Corporate Profits: Will the Strong Gains Continue?

The Lehmann Letter (SM) Take a look at the chart and you’ll see why the stock market is at an historic high. Corporate earnings have grown at a furious pace over the past 15 years. Corporate Profits Recessions shaded Will that furious pace continue? Here are the recent numbers. Compare them to the chart. $Billions: 2011 First Quarter          1,399.2 Second Quarter      1,466.1 Third Quarter          1,482.1 Fourth Quarter        1,545.1 2012 First Quarter          1,730.3 Second Quarter      1,724.9 Third Quarter          1,769.4 Fourth Quarter        1,796.4 2013 First Quarter          1,784.8 Second Quarter      1,821.4 Third Quarter          1,868.7 Fourth Quarter        1,904.5 2014 First Quarter          1,879.7 You can Continue reading

Blame It on the Weather?

The Lehmann Letter (SM) The Commerce Department released a weak GDP report this morning: The report revised first-quarter growth downward to -1.0%. The release said: “…The decrease in real GDP in the first quarter primarily reflected negative contributions from private inventory investment, exports, nonresidential fixed investment, state and local government spending, and residential fixed investment that were partly offset by a positive contribution from personal consumption expenditures.  Imports, which are a subtraction in the calculation of GDP, increased….” To sum up: Business investment in plant and equipment fell, as did household expenditures on residential construction. Can we blame bad Continue reading

What’s Wrong With Housing?

The Lehmann Letter (SM) A decade ago housing became the bubble that would lift the entire economy. Now it’s an anchor holding it back. What changed? Kris Hudson had some observations in a Wall Street Journal article published over the weekend (May 24/25): “Housing Recovery’s Missing Link: First-Time Buyers” As the title says, the lack of first-time buyers is key. The article begins: “Economists, real-estate agents and many home builders expected first-time and entry-level buyers to begin returning to the market this year, jump-starting the sputtering housing recovery. So far, that hasn’t happened….” Even the usually bullish Realtors are Continue reading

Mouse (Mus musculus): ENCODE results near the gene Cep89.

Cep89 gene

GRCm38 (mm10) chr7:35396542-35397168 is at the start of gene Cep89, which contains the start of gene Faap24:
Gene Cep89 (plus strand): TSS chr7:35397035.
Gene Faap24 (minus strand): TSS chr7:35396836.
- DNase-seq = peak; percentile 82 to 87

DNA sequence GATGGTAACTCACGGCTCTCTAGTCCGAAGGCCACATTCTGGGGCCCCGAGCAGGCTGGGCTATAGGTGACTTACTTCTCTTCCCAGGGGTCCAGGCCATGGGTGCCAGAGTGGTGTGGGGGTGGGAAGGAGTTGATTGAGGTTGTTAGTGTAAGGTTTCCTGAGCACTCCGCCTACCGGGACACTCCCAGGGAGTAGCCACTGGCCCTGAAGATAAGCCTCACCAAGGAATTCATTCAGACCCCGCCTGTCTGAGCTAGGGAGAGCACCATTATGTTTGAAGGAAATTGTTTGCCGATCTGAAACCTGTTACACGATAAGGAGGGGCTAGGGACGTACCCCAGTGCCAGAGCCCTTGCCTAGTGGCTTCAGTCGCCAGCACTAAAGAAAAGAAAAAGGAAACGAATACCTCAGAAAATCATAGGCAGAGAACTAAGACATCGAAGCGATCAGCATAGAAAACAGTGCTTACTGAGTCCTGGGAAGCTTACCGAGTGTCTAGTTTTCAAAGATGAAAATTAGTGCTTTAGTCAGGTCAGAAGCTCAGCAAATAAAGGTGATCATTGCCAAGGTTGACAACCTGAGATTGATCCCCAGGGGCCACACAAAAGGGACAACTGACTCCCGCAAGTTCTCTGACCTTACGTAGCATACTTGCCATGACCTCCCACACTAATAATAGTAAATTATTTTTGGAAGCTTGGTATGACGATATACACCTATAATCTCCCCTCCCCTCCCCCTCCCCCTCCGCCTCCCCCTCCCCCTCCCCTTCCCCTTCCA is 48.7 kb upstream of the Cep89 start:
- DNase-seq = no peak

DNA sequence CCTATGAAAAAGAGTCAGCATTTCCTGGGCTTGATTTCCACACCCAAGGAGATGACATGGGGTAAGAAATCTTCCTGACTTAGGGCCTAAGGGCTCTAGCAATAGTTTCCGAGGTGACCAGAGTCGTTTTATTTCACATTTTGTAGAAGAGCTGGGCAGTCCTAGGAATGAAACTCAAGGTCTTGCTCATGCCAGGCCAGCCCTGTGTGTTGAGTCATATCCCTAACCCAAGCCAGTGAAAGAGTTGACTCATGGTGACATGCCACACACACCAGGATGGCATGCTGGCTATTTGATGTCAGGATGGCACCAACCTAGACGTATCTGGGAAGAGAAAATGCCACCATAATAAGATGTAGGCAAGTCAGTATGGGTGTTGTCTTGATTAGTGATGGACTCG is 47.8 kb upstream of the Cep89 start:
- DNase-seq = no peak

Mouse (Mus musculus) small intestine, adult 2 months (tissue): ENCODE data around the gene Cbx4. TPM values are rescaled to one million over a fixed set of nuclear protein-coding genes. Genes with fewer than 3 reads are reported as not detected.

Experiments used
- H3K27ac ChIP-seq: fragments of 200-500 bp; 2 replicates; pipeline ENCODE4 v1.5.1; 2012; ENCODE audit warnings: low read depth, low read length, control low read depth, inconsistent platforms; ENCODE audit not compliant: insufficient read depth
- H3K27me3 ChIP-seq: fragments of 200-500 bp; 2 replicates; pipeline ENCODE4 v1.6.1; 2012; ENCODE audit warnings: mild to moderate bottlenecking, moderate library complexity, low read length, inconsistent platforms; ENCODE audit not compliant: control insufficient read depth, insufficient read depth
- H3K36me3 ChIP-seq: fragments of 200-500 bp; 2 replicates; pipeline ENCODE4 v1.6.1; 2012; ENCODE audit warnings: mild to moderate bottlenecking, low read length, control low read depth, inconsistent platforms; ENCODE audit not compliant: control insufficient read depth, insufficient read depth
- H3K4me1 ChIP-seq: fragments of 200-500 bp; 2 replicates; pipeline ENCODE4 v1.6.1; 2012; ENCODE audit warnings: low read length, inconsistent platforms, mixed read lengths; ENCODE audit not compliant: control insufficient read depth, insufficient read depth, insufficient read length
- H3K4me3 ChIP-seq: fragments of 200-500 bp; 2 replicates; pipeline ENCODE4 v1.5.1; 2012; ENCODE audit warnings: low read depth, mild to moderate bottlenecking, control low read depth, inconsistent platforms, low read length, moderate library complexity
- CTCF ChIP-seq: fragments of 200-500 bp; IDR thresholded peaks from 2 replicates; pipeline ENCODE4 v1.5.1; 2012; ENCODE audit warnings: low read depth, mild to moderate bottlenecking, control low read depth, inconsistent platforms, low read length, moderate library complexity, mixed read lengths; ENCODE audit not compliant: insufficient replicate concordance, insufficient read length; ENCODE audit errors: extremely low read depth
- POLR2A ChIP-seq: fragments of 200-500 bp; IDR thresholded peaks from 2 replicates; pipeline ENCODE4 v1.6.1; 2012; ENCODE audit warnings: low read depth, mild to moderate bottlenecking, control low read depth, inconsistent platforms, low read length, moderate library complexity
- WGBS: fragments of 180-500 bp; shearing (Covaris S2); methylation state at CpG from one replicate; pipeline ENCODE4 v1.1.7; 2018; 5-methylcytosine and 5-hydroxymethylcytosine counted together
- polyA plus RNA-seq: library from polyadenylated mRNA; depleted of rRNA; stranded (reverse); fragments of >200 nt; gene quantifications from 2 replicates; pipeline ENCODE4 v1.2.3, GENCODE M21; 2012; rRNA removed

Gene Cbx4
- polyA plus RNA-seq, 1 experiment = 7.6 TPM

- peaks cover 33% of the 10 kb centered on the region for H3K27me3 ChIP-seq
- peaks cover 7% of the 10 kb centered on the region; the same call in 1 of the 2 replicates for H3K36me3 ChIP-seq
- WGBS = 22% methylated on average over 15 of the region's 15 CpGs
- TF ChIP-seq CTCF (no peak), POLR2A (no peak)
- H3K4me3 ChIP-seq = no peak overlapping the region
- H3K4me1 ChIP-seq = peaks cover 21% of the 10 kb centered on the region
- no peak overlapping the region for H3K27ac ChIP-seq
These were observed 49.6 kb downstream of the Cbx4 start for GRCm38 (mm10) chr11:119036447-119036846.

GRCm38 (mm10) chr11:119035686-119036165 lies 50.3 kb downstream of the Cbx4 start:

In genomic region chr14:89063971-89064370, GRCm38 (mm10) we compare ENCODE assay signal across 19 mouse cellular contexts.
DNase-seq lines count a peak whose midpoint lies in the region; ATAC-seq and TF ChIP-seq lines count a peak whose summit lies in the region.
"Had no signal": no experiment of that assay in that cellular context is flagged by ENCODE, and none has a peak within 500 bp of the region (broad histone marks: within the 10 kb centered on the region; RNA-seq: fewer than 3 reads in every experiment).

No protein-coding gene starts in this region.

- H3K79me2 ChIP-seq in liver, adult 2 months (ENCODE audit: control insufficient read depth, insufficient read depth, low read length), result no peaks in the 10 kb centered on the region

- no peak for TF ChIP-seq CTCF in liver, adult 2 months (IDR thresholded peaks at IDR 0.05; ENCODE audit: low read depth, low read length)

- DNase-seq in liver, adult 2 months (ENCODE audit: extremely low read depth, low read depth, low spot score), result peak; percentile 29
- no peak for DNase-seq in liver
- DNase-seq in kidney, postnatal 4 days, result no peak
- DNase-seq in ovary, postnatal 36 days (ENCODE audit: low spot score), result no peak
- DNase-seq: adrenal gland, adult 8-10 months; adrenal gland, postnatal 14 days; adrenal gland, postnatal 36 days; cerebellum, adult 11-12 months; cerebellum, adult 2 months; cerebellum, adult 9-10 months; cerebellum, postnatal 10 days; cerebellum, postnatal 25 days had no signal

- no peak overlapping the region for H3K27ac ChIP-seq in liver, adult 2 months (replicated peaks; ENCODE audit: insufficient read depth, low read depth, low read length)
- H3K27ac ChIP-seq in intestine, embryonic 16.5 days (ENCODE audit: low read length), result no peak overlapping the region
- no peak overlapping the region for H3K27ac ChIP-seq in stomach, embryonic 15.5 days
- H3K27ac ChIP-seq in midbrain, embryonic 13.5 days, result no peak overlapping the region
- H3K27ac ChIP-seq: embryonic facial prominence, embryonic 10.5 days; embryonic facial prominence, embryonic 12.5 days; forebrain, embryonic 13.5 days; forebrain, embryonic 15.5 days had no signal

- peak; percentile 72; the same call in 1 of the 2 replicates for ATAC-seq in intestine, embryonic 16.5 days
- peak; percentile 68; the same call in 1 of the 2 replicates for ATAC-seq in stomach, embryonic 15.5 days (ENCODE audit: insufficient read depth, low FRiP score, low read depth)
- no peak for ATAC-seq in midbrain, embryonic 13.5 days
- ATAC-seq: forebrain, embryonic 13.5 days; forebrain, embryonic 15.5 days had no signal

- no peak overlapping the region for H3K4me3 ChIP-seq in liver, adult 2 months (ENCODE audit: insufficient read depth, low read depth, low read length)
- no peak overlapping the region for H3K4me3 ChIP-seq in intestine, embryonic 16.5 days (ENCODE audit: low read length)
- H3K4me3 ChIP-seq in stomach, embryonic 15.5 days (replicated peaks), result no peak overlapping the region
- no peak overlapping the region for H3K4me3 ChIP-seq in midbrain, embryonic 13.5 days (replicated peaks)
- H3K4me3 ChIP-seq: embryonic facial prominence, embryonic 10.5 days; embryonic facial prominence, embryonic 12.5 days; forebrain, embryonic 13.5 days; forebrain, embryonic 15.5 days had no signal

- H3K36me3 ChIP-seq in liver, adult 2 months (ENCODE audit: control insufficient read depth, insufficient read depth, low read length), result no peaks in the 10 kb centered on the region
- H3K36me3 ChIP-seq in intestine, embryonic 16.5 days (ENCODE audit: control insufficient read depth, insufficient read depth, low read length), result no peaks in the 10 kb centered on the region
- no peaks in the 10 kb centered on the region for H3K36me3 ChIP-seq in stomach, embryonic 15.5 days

Consumer Confidence: The New Normal?

The Lehmann Letter (SM) Has consumers’ confidence about the economy and their prospects in it attained a new – and historically low – normal?  The Conference Board publishes consumer-confidence data each month and the chart below reveals the historical record. You can see that consumer confidence over 100 accompanied periods of prosperity such as the late 1980s, late 1990s and mid-2000s. Consumer Confidence Recessions shaded This morning the Conference Board reported May consumer confidence of 83.0: Use that number to update the record below: 2013 March           61.9 April              69.0 May              74.3 June             82.1 July              81.0 August          81.8 September    Continue reading

New Home Sales: One Month Later

The Lehmann Letter (SM Yesterday’s letter examined April’s existing-home sales and reviewed this letter’s comments from a month earlier in the light of the recent controversy over whether or not the Fed or the federal government could have and should have done more to assist housing. Let’s do the same with respect to new-home sales and this morning’s report from the Census Bureau of 433,000 sales in April: New Home Sales Recessions Shaded The chart and table are clear. New home sales revived through 2012 and then began to fluctuate in a narrow range. Revised monthly new-home sales for Continue reading